camel-users mailing list archives

Site index · List index
Message view « Date » · « Thread »
Top « Date » · « Thread »
From "James Strachan" <>
Subject Re: Explanation of MEPs within Camel
Date Fri, 18 Apr 2008 10:22:22 GMT
On 17/04/2008, David Siefert <> wrote:
> Hello,
>  I could use some explanation of how MEPs are used within Camel.  I
>  understand the various Message Exchange Patterns (in, out, inout), but I am
>  having some trouble with how I design my processor.  I need to take an XML
>  document and move some of the information from the body to header
>  properties.  To do this I took the input message, parsed the body to get the
>  information I needed.  Then I set that data on the output message, and set a
>  body for the output message.  I created a test to verify the work was done,
>  but it fails.  I end up getting what looks like the input message.
>  Here is the test code snippet:
>   MockEndpoint result = // get mock...
>   result.expectedMessageCount(1);
>   result.expectedBodiesReceived("");
>  When I run the test, it will say:
>   INFO: Asserting: Endpoint[mock:result] is satisfied
>  But the test fails:
>   java.lang.AssertionError: mock:result Body of message: 0. Expected: <> but
>  was: <...(body of input message here)...>

I'm not quite sure whats gone wrong - I've added your example to
DavidSiefertTest in trunk and its working fine for me. Have a look at
the unit test and see if you can change the code to make it fail :)

BTW you using 1.3.0?

>  It doesn't really appear that it is even making assertions about the header
>  properties either.

I spotted the issue with that. You're using the .equals() method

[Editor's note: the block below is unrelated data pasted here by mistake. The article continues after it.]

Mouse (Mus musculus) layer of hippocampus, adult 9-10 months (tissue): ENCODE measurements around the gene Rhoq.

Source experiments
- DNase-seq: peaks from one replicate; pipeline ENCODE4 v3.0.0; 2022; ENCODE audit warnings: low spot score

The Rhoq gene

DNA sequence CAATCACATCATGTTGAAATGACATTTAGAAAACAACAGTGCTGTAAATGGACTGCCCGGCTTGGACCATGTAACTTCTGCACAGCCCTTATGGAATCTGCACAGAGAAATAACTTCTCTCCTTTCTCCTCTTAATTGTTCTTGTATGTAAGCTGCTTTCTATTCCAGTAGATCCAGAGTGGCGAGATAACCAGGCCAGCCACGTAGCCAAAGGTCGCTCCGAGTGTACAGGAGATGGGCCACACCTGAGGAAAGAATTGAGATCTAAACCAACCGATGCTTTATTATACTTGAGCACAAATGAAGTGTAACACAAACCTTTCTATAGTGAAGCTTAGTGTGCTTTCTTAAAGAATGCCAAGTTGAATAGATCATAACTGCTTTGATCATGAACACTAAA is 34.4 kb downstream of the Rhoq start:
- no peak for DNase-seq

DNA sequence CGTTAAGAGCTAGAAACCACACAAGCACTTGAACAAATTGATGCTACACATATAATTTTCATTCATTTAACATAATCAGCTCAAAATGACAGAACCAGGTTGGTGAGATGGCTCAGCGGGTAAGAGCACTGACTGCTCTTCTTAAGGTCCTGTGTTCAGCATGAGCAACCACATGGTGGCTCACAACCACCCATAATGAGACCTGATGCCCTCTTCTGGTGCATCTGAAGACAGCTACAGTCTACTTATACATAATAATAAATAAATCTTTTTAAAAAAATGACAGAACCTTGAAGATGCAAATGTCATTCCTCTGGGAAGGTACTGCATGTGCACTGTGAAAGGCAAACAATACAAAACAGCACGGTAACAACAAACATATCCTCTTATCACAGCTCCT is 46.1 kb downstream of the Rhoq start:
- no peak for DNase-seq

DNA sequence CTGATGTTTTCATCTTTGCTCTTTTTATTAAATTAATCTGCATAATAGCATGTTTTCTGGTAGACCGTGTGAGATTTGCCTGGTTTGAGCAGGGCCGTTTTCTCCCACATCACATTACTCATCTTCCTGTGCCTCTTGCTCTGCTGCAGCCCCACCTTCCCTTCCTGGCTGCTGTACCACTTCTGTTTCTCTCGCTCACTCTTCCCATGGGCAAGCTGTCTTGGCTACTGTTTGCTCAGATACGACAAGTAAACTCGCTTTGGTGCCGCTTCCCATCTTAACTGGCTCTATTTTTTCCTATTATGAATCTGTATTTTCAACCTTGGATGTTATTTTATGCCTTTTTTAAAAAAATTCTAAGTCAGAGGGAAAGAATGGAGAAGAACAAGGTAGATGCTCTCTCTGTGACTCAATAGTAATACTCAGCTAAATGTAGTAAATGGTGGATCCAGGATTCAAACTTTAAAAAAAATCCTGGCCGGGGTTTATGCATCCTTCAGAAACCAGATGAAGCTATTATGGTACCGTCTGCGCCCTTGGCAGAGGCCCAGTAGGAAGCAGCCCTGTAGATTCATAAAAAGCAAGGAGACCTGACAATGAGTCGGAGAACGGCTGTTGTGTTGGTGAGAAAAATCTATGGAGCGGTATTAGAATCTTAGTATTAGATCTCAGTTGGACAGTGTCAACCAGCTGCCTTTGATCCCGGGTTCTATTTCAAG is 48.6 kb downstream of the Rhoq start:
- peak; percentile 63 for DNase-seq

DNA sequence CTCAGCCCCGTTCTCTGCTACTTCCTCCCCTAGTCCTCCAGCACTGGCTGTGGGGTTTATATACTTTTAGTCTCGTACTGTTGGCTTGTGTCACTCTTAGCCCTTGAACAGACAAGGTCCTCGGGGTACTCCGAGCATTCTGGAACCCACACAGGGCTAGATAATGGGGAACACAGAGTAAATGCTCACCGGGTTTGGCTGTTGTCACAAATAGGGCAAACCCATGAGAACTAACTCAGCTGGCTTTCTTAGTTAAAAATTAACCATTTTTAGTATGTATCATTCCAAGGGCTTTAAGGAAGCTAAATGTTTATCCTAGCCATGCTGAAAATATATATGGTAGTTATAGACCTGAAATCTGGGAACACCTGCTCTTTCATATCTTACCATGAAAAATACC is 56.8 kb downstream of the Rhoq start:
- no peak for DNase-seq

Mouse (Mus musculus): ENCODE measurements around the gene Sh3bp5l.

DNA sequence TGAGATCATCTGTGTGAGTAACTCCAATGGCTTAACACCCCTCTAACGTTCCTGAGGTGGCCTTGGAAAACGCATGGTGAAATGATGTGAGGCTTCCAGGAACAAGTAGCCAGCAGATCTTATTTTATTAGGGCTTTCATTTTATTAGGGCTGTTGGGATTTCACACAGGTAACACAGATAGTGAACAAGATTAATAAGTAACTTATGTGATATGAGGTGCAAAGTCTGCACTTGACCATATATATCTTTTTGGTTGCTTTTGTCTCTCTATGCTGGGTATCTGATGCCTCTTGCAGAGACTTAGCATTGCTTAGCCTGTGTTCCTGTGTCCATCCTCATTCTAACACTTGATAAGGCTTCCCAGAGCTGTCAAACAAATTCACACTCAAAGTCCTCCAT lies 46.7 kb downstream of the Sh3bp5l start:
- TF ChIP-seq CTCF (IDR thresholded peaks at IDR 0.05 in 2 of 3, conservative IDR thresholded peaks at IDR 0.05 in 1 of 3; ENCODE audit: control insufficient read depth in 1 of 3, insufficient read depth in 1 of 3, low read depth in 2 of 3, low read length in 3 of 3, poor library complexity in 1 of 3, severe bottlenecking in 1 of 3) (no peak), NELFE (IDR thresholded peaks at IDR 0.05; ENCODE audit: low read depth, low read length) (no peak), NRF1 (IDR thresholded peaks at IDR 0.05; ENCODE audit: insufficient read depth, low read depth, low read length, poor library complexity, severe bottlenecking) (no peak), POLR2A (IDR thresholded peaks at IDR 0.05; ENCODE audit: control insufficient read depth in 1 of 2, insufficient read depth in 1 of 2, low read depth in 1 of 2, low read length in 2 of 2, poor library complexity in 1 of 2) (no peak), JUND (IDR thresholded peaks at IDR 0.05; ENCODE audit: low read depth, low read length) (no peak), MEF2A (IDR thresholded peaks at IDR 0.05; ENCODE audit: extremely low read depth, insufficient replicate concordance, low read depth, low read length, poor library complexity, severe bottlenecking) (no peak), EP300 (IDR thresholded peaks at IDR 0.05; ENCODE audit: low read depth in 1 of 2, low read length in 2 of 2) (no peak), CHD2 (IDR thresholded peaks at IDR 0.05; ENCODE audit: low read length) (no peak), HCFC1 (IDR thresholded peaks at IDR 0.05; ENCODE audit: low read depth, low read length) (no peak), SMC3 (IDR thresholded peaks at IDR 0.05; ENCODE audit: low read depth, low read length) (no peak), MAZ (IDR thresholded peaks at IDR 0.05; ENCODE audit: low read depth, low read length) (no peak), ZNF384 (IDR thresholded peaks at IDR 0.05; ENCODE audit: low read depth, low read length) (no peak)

rather than the .isEqualTo() method. Which basically means you're
comparing the assertion builder to a String which returns false and
doesnt' actually perform the assertion :)

BTW sometimes its easier to just assert how many messages you want, then call

List<Exchange> list = mockEndpoint.getReceivedExchanges()

and look inside them and do more regular JUnit / Hamcrest assertions

> I don't really understand the point of this if you
>  have an output message in the Exchange.  Wouldn't Camel automagically take
>  the output of the exchange and send it to its next destination?

Yes it does that.

For one way messaging, its overkill having the IN and OUT; though in
many request/response type environments its very handy having access
to both the IN and the OUT when it comes to marshalling the response

The current defaults in Camel are if you don't ever create an OUT
message, it'll just forward the IN message to the next component. Its
kinda confusing, but if you call exchange.getOut() it'll lazily create
an OUT message (which by default is empty).

I confess folks often trip up over this bit of convention over
configuration; I wonder if we can make the defaults a bit less


Open Source Integration

View raw message